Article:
A squint, or strabismus, is a condition in which the eyes do not align properly. One eye turns inwards, upwards, downwards, or outwards, while the other one focuses at one spot.
It can happen all the time or intermittently.
This usually occurs because the muscles that control the movement of the eye and the eyelid, the extraocular muscles, are not working together.
As a result, both eyes are unable to look at the same spot at the same time.
It can also happen because a disorder in the brain means that the eyes cannot correctly coordinate.
Strabismus also makes binocular vision impossible, so it is harder for the person to appreciate depth perception.
It is estimated to affect around 4 percent of the population in the United States.
There are different types of strabismus. They can be described by the cause or by the way the eye turns.
The following terms describe strabismus by the positions of the eye:
- Hypertropia is when the eye turns upwards
- Hypotropia is when the eye turns downwards
- Esotropia is when the eye turns inwards
- Exotropia is when the eye turns outwards
An early diagnosis of strabismus will enable more effective treatment. In the past, it was thought that after a “critical period”, strabismus could not be treated.
While treatment up to the age of 6 years is believed to be most effective, strabismus can be treated at any time.
The sign of a squint is fairly obvious from an early age. One of the eyes does not look straight ahead. A minor squint may be less noticeable.
Infants and newborns may go cross-eyed, especially if they are tired. This does not mean that they have a squint. Parents can check with their doctor.
If a child has one eye closed, or turns their head when looking at you, this could be a sign of double vision, and a possible squint. It is a good idea to see a doctor.
Strabismus is normally either present at birth or it develops in the first 6 months after birth.
Untreated, it can lead to amblyopia, or “lazy eye,” in which the brain starts ignoring input from one of the eyes.
The brain ignores one of the eyes to avoid double vision.
If there is poor vision in the affected eye, a child may benefit from wearing a patch over the other eye to encourage the vision to develop.
Sometimes a squint that was treated successfully in childhood returns later in adulthood.
This may lead to double vision in the adult because, by that time, the brain has been trained to gather data from both eyes, so it cannot ignore one of them.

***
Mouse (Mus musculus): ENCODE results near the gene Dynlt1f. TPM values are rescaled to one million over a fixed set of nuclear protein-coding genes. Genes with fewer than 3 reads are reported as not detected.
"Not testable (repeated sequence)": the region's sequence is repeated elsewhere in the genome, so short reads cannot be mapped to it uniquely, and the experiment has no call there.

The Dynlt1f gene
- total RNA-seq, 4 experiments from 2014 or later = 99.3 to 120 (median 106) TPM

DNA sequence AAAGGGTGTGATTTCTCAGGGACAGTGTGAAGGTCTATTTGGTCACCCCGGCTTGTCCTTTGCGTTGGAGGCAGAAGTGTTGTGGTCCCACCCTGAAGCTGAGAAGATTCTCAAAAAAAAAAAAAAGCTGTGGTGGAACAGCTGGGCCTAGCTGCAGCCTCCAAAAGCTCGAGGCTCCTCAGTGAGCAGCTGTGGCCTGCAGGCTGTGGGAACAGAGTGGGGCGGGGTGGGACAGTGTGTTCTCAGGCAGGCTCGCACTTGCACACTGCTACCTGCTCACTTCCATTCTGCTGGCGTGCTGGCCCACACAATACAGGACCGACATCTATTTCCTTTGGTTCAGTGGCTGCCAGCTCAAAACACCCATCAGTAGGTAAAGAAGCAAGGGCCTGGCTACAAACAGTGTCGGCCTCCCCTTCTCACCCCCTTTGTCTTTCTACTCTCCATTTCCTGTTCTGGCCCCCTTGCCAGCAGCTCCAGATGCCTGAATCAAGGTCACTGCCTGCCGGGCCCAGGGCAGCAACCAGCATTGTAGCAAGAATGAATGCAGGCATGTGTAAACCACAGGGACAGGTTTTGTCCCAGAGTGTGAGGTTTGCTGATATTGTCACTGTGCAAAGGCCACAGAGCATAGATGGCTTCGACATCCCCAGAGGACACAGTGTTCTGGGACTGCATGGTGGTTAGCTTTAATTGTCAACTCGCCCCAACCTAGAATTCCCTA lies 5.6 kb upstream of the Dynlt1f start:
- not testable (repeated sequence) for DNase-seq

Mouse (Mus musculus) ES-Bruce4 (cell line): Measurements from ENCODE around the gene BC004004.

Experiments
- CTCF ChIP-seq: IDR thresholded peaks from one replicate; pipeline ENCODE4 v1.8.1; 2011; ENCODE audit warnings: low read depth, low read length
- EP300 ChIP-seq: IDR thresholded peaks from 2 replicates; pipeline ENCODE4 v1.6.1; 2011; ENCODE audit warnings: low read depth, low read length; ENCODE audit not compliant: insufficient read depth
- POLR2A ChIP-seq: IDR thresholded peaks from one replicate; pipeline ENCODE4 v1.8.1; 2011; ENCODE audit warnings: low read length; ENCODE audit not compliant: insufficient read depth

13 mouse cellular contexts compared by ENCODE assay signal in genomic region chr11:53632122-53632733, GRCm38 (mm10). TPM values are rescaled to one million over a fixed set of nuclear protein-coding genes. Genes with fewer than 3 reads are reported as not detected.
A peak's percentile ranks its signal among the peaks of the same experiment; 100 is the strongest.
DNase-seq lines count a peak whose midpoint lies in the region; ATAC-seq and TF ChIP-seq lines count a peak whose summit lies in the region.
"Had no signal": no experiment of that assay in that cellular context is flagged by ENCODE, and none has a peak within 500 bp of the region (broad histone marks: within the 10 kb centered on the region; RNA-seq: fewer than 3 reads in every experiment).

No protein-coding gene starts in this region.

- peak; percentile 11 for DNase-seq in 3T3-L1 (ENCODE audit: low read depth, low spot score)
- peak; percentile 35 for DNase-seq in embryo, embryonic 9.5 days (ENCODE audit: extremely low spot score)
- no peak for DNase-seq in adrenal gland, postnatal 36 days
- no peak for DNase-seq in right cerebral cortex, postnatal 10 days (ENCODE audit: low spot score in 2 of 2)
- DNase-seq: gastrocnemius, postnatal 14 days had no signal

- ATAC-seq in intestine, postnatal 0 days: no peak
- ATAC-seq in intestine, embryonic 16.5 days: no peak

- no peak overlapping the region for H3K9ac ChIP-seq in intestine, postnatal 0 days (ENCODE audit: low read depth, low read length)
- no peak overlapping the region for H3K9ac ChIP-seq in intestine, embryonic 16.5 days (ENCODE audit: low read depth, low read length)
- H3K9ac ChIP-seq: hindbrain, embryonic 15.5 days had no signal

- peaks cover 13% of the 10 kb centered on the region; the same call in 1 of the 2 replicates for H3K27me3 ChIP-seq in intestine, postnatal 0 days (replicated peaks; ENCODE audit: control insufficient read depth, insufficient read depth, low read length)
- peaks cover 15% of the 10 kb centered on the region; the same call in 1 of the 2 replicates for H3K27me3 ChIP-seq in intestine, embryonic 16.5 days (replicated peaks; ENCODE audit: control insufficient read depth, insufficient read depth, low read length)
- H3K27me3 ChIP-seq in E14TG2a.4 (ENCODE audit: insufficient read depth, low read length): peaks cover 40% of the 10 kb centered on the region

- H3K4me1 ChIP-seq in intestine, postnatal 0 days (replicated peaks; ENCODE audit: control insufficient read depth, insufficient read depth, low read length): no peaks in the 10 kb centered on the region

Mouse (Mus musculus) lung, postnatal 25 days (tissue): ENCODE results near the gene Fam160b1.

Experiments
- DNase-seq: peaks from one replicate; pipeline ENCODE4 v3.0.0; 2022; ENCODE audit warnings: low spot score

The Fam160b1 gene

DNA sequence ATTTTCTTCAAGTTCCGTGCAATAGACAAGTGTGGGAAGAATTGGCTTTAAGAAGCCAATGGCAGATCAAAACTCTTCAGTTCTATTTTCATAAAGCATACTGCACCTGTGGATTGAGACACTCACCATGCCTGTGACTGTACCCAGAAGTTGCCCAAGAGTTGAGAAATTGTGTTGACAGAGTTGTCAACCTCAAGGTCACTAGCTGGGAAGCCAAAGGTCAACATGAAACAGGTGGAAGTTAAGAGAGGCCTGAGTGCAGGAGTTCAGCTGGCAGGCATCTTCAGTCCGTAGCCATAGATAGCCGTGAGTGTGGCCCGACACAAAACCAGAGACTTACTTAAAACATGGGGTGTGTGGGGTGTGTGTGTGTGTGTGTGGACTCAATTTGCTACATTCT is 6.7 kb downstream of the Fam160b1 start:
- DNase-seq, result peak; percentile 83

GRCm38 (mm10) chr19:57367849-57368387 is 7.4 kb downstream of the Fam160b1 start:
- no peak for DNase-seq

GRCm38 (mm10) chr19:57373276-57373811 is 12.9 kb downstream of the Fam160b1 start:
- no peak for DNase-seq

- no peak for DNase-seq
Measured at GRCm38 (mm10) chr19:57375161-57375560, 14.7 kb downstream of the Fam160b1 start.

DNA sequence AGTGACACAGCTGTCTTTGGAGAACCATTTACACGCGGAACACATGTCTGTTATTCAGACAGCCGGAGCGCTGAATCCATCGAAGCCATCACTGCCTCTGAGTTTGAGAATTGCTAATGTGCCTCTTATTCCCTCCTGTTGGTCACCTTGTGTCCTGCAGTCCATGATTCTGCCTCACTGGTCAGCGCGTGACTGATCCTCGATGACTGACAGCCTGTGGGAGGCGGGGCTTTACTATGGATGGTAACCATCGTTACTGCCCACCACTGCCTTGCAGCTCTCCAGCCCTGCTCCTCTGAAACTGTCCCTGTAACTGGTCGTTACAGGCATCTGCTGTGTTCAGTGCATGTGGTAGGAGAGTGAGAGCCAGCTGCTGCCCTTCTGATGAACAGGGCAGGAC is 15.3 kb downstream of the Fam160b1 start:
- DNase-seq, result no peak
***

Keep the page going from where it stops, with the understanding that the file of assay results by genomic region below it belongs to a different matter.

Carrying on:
Strabismus can be:
- congenital, meaning a person is born with it
- hereditary, or running in families, suggesting a genetic link
- the result of an illness or long-sightedness
- due to a lesion on a cranial nerve
If the eye cannot focus the light as it comes in through the lens, this is known as a refractive error.
Other problems that can lead to strabismus include:
- myopia, or short-sightedness
- hypermetropia, or long-sightedness
- astigmatism, where the cornea is not curved properly
A refractive error tends to make the affected eye turn inward, in an attempt to get better focus.
Strabismus that results from refractive errors tends to emerge later on, usually around the age of 2 years or older.
Hydrocephalus can also lead to strabismus. Hydrocephalus is a condition in which too much cerebrospinal fluid builds up in and around the brain.
Children and babies should have routine eye checks as they develop. The American Optometric Association recommends starting eye tests at 9 months, or earlier if the child has a constant eye turn.
If there are signs of strabismus, the physician or optician will refer the child to an ophthalmologist.
The ophthalmologist will probably use eye drops that dilate the pupils before the test is done.
The Hirschberg test, or Hirschberg corneal reflex test, is used to assess whether the patient has strabismus.
The ophthalmologist shines a light in the eye and observes where the light reflects from the corneas.
If the eyes are well-aligned, the light will go to the center of both corneas. If it does not, the test can show whether the patient has exotropia, hypertropia, esotropia or hypotropia.
Some people may have more than one tropia at the same time.
Prompt treatment reduces the risk of complications, such as amblyopia, or lazy eye. The younger the patient is, the more effective treatment is likely to be.
Treatment options include:
- Glasses: If hypermetropia, or long-sightedness, is causing the squint, glasses can usually correct it.
- Eye patch: Worn over the good eye, a patch can get the other eye, the one with the squint, to work better.
- Botulinum toxin injection, or botox: this is injected into a muscle on the surface of the eye. The doctor may recommend this treatment if no underlying cause can be identified, and if signs and symptoms appear suddenly. The botox temporarily weakens the injected muscle, and this can help the eyes to align properly.
- Eye drops and eye exercises may help.
Surgery is only used if other treatments are not effective. It can realign the eyes and restore binocular vision. The surgeon moves the muscle that connects to the eye to a new position. Sometimes both eyes need to be operated on to get the right balance.
A standard type of exercise for strabismus is home-based pencil pushups (HBPP).
To do HBPP, follow these steps:
- Hold a pencil at arm’s length, around midway between the eyes
- Look at the pencil while moving it toward the nose, and try to maintain a single image of it
- Keep moving the pencil toward the nose until you can no longer see it as a single image
- Hold the pencil at the closest point where a single image is possible
- If you cannot regain a single image, start again
A study of patients who did two sets of 20 “push-ups” each day for 12 weeks suggested that the exercise can be “an easy, cost-free, and effective therapy.”
Other home exercises for strabismus include “Swinging in the mirror.”